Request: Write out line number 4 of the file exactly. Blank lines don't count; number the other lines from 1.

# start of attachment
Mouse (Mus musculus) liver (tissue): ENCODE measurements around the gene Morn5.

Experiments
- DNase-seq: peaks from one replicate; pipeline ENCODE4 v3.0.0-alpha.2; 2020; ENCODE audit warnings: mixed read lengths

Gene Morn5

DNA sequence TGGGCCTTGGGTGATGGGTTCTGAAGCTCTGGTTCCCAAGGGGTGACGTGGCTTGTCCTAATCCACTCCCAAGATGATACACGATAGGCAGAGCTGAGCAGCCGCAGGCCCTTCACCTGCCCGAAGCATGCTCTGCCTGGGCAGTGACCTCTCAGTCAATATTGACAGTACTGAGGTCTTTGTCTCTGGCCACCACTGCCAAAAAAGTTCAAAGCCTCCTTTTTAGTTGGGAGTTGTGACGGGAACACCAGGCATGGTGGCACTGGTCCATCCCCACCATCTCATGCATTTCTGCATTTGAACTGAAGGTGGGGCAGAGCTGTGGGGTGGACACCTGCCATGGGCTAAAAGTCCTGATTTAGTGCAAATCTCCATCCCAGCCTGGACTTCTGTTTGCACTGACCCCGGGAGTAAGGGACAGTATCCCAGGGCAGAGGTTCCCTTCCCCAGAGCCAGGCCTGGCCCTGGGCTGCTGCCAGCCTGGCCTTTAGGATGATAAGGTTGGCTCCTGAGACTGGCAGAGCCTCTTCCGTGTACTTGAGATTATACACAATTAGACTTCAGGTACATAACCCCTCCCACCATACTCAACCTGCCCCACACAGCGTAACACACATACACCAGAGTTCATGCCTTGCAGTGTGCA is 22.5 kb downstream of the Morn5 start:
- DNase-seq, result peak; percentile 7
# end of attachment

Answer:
Gene Morn5